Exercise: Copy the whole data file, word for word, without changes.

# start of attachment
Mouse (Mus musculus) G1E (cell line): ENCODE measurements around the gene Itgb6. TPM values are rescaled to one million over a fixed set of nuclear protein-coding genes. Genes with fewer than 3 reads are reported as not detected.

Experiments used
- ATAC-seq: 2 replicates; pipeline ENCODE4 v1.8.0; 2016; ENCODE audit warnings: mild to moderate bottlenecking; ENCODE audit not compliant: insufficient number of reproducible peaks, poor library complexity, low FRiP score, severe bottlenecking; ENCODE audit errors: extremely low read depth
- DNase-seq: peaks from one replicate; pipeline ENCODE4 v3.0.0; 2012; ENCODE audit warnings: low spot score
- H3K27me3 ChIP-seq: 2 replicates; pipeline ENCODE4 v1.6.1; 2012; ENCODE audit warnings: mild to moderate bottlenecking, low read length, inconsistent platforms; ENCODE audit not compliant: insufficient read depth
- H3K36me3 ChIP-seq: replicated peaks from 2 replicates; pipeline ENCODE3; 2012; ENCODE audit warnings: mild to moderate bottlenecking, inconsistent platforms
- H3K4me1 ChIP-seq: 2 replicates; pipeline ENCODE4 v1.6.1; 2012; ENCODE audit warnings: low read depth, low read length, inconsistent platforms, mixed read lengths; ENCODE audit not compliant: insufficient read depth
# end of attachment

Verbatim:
Mouse (Mus musculus) G1E (cell line): ENCODE measurements around the gene Itgb6. TPM values are rescaled to one million over a fixed set of nuclear protein-coding genes. Genes with fewer than 3 reads are reported as not detected.

Experiments used
- ATAC-seq: 2 replicates; pipeline ENCODE4 v1.8.0; 2016; ENCODE audit warnings: mild to moderate bottlenecking; ENCODE audit not compliant: insufficient number of reproducible peaks, poor library complexity, low FRiP score, severe bottlenecking; ENCODE audit errors: extremely low read depth
- DNase-seq: peaks from one replicate; pipeline ENCODE4 v3.0.0; 2012; ENCODE audit warnings: low spot score
- H3K27me3 ChIP-seq: 2 replicates; pipeline ENCODE4 v1.6.1; 2012; ENCODE audit warnings: mild to moderate bottlenecking, low read length, inconsistent platforms; ENCODE audit not compliant: insufficient read depth
- H3K36me3 ChIP-seq: replicated peaks from 2 replicates; pipeline ENCODE3; 2012; ENCODE audit warnings: mild to moderate bottlenecking, inconsistent platforms
- H3K4me1 ChIP-seq: 2 replicates; pipeline ENCODE4 v1.6.1; 2012; ENCODE audit warnings: low read depth, low read length, inconsistent platforms, mixed read lengths; ENCODE audit not compliant: insufficient read depth